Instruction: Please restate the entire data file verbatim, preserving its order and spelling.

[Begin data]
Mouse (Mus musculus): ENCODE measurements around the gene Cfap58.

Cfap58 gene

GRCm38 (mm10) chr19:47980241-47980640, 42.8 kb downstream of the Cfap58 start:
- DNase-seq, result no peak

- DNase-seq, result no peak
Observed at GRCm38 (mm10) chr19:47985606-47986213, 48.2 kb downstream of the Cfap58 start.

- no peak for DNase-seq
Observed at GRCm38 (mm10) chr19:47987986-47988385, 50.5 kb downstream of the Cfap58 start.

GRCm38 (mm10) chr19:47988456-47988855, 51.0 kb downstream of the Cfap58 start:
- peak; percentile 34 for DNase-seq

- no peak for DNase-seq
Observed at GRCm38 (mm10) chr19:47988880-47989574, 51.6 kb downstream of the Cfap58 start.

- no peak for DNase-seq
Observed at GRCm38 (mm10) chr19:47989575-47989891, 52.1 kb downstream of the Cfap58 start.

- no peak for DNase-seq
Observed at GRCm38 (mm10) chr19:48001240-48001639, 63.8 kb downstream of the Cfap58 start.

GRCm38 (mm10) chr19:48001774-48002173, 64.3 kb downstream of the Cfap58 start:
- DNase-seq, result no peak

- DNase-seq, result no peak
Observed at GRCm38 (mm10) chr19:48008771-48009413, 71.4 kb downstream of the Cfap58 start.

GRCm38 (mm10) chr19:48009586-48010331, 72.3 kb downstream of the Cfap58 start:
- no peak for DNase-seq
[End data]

Mouse (Mus musculus): ENCODE measurements around the gene Cfap58.

Cfap58 gene

GRCm38 (mm10) chr19:47980241-47980640, 42.8 kb downstream of the Cfap58 start:
- DNase-seq, result no peak

- DNase-seq, result no peak
Observed at GRCm38 (mm10) chr19:47985606-47986213, 48.2 kb downstream of the Cfap58 start.

- no peak for DNase-seq
Observed at GRCm38 (mm10) chr19:47987986-47988385, 50.5 kb downstream of the Cfap58 start.

GRCm38 (mm10) chr19:47988456-47988855, 51.0 kb downstream of the Cfap58 start:
- peak; percentile 34 for DNase-seq

- no peak for DNase-seq
Observed at GRCm38 (mm10) chr19:47988880-47989574, 51.6 kb downstream of the Cfap58 start.

- no peak for DNase-seq
Observed at GRCm38 (mm10) chr19:47989575-47989891, 52.1 kb downstream of the Cfap58 start.

- no peak for DNase-seq
Observed at GRCm38 (mm10) chr19:48001240-48001639, 63.8 kb downstream of the Cfap58 start.

GRCm38 (mm10) chr19:48001774-48002173, 64.3 kb downstream of the Cfap58 start:
- DNase-seq, result no peak

- DNase-seq, result no peak
Observed at GRCm38 (mm10) chr19:48008771-48009413, 71.4 kb downstream of the Cfap58 start.

GRCm38 (mm10) chr19:48009586-48010331, 72.3 kb downstream of the Cfap58 start:
- no peak for DNase-seq